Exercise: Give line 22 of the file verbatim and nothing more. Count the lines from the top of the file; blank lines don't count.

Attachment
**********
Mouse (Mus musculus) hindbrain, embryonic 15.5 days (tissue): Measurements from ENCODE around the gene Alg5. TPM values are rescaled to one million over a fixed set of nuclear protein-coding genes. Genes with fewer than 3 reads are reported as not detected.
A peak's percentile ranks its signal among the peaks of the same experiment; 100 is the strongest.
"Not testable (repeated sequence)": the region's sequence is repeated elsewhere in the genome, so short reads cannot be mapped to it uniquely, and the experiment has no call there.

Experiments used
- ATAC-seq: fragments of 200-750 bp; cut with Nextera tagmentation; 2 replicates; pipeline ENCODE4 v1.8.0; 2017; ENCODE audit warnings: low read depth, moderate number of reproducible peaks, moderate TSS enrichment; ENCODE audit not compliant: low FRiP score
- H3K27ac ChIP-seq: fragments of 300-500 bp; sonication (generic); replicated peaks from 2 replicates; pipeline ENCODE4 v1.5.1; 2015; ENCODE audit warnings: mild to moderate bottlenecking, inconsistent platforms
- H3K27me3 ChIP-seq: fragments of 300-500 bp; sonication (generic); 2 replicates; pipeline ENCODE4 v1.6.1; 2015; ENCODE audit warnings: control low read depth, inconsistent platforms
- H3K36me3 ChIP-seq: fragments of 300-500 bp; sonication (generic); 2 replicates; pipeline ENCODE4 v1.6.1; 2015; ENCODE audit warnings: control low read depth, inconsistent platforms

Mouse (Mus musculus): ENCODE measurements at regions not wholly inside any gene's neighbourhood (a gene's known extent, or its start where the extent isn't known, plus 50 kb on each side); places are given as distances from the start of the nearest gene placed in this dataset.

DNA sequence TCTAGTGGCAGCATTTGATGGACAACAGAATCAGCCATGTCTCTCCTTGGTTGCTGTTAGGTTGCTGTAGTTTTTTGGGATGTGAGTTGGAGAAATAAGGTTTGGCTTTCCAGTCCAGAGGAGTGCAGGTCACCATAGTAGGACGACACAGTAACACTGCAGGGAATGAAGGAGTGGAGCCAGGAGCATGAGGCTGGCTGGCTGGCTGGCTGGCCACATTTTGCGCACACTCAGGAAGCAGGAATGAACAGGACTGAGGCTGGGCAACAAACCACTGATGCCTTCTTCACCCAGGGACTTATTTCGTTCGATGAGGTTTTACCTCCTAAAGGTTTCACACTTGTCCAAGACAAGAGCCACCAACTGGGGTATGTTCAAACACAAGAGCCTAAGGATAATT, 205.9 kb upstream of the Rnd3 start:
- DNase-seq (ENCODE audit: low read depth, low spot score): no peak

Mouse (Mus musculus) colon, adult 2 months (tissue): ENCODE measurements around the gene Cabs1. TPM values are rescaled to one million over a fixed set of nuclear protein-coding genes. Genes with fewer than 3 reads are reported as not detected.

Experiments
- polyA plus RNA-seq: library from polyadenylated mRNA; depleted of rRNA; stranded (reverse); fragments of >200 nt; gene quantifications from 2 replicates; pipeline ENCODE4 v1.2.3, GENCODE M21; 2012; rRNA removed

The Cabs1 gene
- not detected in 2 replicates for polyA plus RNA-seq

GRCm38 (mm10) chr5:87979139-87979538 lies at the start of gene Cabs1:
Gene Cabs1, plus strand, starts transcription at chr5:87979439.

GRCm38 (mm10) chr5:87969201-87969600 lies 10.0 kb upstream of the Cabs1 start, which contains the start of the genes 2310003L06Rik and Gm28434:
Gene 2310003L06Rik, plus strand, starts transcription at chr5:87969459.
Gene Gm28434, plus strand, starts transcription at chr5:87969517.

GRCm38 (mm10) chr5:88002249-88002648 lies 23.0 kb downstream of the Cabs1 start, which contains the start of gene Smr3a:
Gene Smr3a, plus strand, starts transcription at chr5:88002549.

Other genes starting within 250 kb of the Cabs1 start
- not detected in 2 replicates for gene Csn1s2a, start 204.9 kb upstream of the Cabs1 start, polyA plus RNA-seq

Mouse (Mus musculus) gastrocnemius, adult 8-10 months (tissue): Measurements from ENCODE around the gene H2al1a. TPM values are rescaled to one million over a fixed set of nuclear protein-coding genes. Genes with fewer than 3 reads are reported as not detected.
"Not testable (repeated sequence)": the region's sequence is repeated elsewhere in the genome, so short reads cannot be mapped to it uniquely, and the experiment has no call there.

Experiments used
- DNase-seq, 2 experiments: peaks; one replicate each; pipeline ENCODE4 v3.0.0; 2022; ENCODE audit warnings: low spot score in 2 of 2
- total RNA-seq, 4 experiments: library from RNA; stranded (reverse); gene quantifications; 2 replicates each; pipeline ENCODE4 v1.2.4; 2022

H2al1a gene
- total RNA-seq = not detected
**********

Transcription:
GRCm38 (mm10) chr5:88002249-88002648 lies 23.0 kb downstream of the Cabs1 start, which contains the start of gene Smr3a: